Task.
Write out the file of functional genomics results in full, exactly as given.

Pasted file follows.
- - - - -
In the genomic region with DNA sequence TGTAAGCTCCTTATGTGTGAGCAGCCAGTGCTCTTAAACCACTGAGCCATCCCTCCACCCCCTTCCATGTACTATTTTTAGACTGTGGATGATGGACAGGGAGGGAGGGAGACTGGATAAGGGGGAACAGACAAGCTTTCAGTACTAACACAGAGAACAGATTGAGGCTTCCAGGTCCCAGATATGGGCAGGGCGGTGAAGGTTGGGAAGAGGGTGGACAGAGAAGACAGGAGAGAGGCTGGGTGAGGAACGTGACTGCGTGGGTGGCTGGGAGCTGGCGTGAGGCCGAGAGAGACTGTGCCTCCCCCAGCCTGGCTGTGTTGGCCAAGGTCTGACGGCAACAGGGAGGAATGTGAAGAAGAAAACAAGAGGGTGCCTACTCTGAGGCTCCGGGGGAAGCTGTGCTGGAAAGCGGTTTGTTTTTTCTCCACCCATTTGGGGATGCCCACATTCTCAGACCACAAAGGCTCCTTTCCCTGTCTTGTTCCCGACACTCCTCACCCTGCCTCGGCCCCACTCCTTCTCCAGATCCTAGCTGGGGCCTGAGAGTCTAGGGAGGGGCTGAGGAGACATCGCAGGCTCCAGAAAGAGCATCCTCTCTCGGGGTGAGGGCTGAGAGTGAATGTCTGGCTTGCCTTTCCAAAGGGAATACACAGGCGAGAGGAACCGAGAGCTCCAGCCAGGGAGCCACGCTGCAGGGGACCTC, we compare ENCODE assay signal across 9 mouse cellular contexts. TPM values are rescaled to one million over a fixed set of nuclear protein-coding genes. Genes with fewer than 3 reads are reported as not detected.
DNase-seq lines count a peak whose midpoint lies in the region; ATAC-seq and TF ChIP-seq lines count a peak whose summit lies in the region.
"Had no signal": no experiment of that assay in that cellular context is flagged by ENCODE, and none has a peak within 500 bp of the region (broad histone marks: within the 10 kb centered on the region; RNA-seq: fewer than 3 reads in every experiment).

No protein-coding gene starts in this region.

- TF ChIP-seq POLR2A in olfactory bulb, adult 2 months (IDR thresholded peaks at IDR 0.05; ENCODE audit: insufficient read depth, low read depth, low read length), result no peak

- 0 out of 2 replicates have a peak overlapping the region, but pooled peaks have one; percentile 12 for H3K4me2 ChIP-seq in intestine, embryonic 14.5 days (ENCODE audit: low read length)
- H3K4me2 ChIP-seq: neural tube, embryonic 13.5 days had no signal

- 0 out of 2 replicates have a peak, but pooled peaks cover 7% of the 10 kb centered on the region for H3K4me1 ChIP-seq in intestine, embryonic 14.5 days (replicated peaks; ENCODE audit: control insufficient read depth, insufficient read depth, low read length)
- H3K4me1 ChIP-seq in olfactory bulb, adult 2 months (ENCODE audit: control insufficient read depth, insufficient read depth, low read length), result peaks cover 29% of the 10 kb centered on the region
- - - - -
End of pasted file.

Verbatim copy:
In the genomic region with DNA sequence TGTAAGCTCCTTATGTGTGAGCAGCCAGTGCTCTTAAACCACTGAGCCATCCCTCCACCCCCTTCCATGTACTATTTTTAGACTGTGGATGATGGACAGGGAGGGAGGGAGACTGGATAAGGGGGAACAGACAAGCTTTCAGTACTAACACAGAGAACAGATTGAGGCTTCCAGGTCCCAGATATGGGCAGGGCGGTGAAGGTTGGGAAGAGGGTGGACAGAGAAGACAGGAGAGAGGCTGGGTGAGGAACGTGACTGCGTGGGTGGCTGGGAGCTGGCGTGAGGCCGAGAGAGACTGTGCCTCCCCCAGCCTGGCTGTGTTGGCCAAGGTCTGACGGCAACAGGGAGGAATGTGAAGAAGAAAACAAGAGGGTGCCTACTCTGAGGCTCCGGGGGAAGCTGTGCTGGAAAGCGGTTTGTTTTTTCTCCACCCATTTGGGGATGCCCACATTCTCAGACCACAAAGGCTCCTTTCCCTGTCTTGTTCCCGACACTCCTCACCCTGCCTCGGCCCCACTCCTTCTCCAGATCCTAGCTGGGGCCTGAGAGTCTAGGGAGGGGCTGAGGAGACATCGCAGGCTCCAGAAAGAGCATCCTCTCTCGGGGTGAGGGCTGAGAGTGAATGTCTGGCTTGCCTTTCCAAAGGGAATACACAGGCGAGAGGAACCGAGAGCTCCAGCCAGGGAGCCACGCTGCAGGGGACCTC, we compare ENCODE assay signal across 9 mouse cellular contexts. TPM values are rescaled to one million over a fixed set of nuclear protein-coding genes. Genes with fewer than 3 reads are reported as not detected.
DNase-seq lines count a peak whose midpoint lies in the region; ATAC-seq and TF ChIP-seq lines count a peak whose summit lies in the region.
"Had no signal": no experiment of that assay in that cellular context is flagged by ENCODE, and none has a peak within 500 bp of the region (broad histone marks: within the 10 kb centered on the region; RNA-seq: fewer than 3 reads in every experiment).

No protein-coding gene starts in this region.

- TF ChIP-seq POLR2A in olfactory bulb, adult 2 months (IDR thresholded peaks at IDR 0.05; ENCODE audit: insufficient read depth, low read depth, low read length), result no peak

- 0 out of 2 replicates have a peak overlapping the region, but pooled peaks have one; percentile 12 for H3K4me2 ChIP-seq in intestine, embryonic 14.5 days (ENCODE audit: low read length)
- H3K4me2 ChIP-seq: neural tube, embryonic 13.5 days had no signal

- 0 out of 2 replicates have a peak, but pooled peaks cover 7% of the 10 kb centered on the region for H3K4me1 ChIP-seq in intestine, embryonic 14.5 days (replicated peaks; ENCODE audit: control insufficient read depth, insufficient read depth, low read length)
- H3K4me1 ChIP-seq in olfactory bulb, adult 2 months (ENCODE audit: control insufficient read depth, insufficient read depth, low read length), result peaks cover 29% of the 10 kb centered on the region